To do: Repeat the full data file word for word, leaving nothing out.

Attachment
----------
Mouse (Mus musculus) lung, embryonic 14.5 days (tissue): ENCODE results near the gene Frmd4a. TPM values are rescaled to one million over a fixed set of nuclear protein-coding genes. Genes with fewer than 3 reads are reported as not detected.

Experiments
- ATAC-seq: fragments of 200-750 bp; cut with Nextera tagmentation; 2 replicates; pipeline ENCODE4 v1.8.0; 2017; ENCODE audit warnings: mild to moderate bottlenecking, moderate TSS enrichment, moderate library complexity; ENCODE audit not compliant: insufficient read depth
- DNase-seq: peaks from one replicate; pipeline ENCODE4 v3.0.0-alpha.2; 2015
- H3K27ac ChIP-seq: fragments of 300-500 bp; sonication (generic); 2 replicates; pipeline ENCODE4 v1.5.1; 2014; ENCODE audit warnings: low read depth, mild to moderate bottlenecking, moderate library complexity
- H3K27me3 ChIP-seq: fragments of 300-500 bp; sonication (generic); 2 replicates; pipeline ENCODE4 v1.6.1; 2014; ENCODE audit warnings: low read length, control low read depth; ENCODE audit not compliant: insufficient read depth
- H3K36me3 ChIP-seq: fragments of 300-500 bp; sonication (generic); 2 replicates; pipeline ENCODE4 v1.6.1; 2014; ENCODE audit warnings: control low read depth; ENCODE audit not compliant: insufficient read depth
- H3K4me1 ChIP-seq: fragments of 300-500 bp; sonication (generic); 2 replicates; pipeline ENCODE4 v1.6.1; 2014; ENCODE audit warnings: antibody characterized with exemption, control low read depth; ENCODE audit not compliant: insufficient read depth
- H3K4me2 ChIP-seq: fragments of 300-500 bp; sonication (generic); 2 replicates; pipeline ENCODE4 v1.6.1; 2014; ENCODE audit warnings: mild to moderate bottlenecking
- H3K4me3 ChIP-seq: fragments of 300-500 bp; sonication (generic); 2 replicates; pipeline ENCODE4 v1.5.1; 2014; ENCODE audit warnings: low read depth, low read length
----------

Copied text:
Mouse (Mus musculus) lung, embryonic 14.5 days (tissue): ENCODE results near the gene Frmd4a. TPM values are rescaled to one million over a fixed set of nuclear protein-coding genes. Genes with fewer than 3 reads are reported as not detected.

Experiments
- ATAC-seq: fragments of 200-750 bp; cut with Nextera tagmentation; 2 replicates; pipeline ENCODE4 v1.8.0; 2017; ENCODE audit warnings: mild to moderate bottlenecking, moderate TSS enrichment, moderate library complexity; ENCODE audit not compliant: insufficient read depth
- DNase-seq: peaks from one replicate; pipeline ENCODE4 v3.0.0-alpha.2; 2015
- H3K27ac ChIP-seq: fragments of 300-500 bp; sonication (generic); 2 replicates; pipeline ENCODE4 v1.5.1; 2014; ENCODE audit warnings: low read depth, mild to moderate bottlenecking, moderate library complexity
- H3K27me3 ChIP-seq: fragments of 300-500 bp; sonication (generic); 2 replicates; pipeline ENCODE4 v1.6.1; 2014; ENCODE audit warnings: low read length, control low read depth; ENCODE audit not compliant: insufficient read depth
- H3K36me3 ChIP-seq: fragments of 300-500 bp; sonication (generic); 2 replicates; pipeline ENCODE4 v1.6.1; 2014; ENCODE audit warnings: control low read depth; ENCODE audit not compliant: insufficient read depth
- H3K4me1 ChIP-seq: fragments of 300-500 bp; sonication (generic); 2 replicates; pipeline ENCODE4 v1.6.1; 2014; ENCODE audit warnings: antibody characterized with exemption, control low read depth; ENCODE audit not compliant: insufficient read depth
- H3K4me2 ChIP-seq: fragments of 300-500 bp; sonication (generic); 2 replicates; pipeline ENCODE4 v1.6.1; 2014; ENCODE audit warnings: mild to moderate bottlenecking
- H3K4me3 ChIP-seq: fragments of 300-500 bp; sonication (generic); 2 replicates; pipeline ENCODE4 v1.5.1; 2014; ENCODE audit warnings: low read depth, low read length